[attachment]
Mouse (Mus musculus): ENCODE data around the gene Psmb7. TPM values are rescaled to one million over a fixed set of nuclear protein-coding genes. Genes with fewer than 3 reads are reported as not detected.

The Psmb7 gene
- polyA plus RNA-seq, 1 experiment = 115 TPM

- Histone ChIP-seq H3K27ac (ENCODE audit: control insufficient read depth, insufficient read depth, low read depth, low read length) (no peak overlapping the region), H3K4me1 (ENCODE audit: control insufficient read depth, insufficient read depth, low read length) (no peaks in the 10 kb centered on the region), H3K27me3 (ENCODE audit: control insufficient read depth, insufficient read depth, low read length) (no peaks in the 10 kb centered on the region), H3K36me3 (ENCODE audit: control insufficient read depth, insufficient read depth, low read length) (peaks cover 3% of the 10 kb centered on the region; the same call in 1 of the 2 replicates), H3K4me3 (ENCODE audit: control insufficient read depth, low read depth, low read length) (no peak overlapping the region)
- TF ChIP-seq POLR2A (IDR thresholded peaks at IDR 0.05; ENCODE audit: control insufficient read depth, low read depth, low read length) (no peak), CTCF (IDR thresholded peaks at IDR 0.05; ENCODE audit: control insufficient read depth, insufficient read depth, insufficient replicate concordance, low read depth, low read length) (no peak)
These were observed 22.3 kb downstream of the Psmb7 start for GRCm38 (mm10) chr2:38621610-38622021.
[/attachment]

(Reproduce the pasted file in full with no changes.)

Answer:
Mouse (Mus musculus): ENCODE data around the gene Psmb7. TPM values are rescaled to one million over a fixed set of nuclear protein-coding genes. Genes with fewer than 3 reads are reported as not detected.

The Psmb7 gene
- polyA plus RNA-seq, 1 experiment = 115 TPM

- Histone ChIP-seq H3K27ac (ENCODE audit: control insufficient read depth, insufficient read depth, low read depth, low read length) (no peak overlapping the region), H3K4me1 (ENCODE audit: control insufficient read depth, insufficient read depth, low read length) (no peaks in the 10 kb centered on the region), H3K27me3 (ENCODE audit: control insufficient read depth, insufficient read depth, low read length) (no peaks in the 10 kb centered on the region), H3K36me3 (ENCODE audit: control insufficient read depth, insufficient read depth, low read length) (peaks cover 3% of the 10 kb centered on the region; the same call in 1 of the 2 replicates), H3K4me3 (ENCODE audit: control insufficient read depth, low read depth, low read length) (no peak overlapping the region)
- TF ChIP-seq POLR2A (IDR thresholded peaks at IDR 0.05; ENCODE audit: control insufficient read depth, low read depth, low read length) (no peak), CTCF (IDR thresholded peaks at IDR 0.05; ENCODE audit: control insufficient read depth, insufficient read depth, insufficient replicate concordance, low read depth, low read length) (no peak)
These were observed 22.3 kb downstream of the Psmb7 start for GRCm38 (mm10) chr2:38621610-38622021.